It can also be envisaged that the read only program memory of the microprocessor contains, in addition to the program of the application to which the reader is dedicated, other programs triggered by special protocols. These programs would therefore be present in advance in the read only memory of the microprocessor and would comprise a priori all the programs for access in read mode or write mode that the manager of the application could need to use subsequently. This is difficult to envisage, and even dangerous if the secret data have to be used (secret code for example).

The aim of the present invention is to propose a means for the manager of the application to be able to gain access easily, for test, diagnosis or modification purposes, to the security component, that is to say in practice to certain memory areas of this security component, without jeopardising the security of the application.

SUMMARY OF THE INVENTION

For this purpose, the invention proposes a smart card reader whose microcontroller has two operating modes, a normal operation, for the use of a standard user, for executing the fixed application program to which the reader is dedicated, and a “transparent” operation, of which the standard user does not have use, in which the microcontroller can receive a smart card or a probe simulating a smart card, access instructions which it interprets not as instructions for access to its own memories, but as instructions for access to the memories of the security component.

More precisely, the invention proposes a card reader having an input connector, a microcontroller, and a security component executing programs under the control of the microcontroller, the microcontroller having a normal operating mode in which it executes a program contained in its read only memory, characterised in that the microcontroller also has a so-called “transparent” operating mode, in which it sets itself automatically to receive a specific code on the input connector and in which it receives from the input connector addressing instructions for memory areas and executes these instructions, interpreting them as being instructions for access to memory areas of the security component.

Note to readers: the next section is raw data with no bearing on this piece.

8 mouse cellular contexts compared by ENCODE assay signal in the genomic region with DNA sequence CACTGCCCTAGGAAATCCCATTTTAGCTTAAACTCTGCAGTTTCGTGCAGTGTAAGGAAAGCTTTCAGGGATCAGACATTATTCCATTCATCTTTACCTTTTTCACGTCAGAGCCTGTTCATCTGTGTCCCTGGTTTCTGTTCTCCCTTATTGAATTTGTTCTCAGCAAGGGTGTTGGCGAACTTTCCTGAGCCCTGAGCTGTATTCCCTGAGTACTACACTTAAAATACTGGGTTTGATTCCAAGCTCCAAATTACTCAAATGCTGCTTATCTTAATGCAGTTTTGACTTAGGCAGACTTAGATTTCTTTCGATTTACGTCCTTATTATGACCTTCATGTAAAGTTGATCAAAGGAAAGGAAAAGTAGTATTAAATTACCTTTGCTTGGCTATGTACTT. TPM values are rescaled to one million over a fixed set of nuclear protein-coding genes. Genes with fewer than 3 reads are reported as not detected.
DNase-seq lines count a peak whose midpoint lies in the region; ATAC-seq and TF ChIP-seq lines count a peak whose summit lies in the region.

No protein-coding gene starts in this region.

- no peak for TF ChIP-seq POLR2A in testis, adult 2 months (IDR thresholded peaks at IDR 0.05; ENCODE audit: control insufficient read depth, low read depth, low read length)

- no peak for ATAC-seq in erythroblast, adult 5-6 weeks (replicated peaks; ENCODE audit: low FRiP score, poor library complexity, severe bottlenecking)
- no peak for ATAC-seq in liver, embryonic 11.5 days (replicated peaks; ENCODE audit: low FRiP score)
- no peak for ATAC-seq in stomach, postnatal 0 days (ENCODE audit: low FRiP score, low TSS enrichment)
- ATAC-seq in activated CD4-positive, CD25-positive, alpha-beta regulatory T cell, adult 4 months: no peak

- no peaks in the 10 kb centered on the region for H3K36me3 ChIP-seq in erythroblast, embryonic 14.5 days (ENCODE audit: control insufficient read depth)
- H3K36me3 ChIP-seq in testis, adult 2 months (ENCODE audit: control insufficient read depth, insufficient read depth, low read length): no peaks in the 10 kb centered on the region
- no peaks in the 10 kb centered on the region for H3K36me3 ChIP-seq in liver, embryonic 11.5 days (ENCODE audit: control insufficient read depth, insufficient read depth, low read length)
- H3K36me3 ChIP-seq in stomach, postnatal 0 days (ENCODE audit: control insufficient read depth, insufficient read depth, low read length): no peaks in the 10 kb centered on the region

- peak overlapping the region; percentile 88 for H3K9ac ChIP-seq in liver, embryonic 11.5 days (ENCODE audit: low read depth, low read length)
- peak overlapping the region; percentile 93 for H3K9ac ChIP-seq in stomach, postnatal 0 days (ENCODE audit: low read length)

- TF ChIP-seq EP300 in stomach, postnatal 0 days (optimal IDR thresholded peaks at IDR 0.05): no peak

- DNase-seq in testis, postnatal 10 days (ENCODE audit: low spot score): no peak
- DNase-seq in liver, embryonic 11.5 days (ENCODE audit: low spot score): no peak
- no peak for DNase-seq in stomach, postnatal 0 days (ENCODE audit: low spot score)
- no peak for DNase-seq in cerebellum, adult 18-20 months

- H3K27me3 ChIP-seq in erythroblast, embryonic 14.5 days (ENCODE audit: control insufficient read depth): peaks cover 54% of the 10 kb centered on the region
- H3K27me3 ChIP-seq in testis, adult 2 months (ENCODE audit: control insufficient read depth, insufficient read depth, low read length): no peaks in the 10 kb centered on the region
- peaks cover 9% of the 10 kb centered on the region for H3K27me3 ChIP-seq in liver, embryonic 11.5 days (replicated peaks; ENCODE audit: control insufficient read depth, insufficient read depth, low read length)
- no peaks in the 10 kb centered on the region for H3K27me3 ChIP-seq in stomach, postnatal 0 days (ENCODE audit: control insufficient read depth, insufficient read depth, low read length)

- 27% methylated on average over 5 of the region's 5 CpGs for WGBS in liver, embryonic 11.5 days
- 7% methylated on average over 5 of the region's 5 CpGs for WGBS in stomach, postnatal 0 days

Thus, although the security component cannot be in direct communication with the input connector, it becomes possible to gain access to memory areas of this component: after going into transparent mode, an address for access to a memory area ceases to be interpreted as a memory address of the microcontroller and becomes a memory address of the security component. The microcontroller will then execute an addressing subroutine for the security component. Conversely, in normal mode, an instruction for addressing a memory area supplied by the input connector is always interpreted as being an addressing instruction for a memory area of the microcontroller.

In practice, the transparent operating mode has four main instructions, which are respectively:

powering up of the security component;

reading a data item at a memory address;

writing a data item to a memory address;

switching off the security component.

If the security component has an electrically programmable non-volatile memory, notably for reasons of customisation, it will be possible to have access to this memory, for the application manager but not for the standard user, in order to change the data thereof. The transparent operating mode will therefore make it possible to modify the content of the areas which cannot be modified by the program executed in normal mode.

BRIEF DESCRIPTION OF THE FIGURES

Other characteristics and advantages of the invention will emerge from a reading of the following detailed description given with reference to the accompanying drawings, in which:

FIG. 1 depicts the general configuration of a smart card reader with a microcontroller and a security component;

FIG. 2 depicts the internal constitution of the microcontroller;

FIG. 3 depicts the internal constitution of the security component;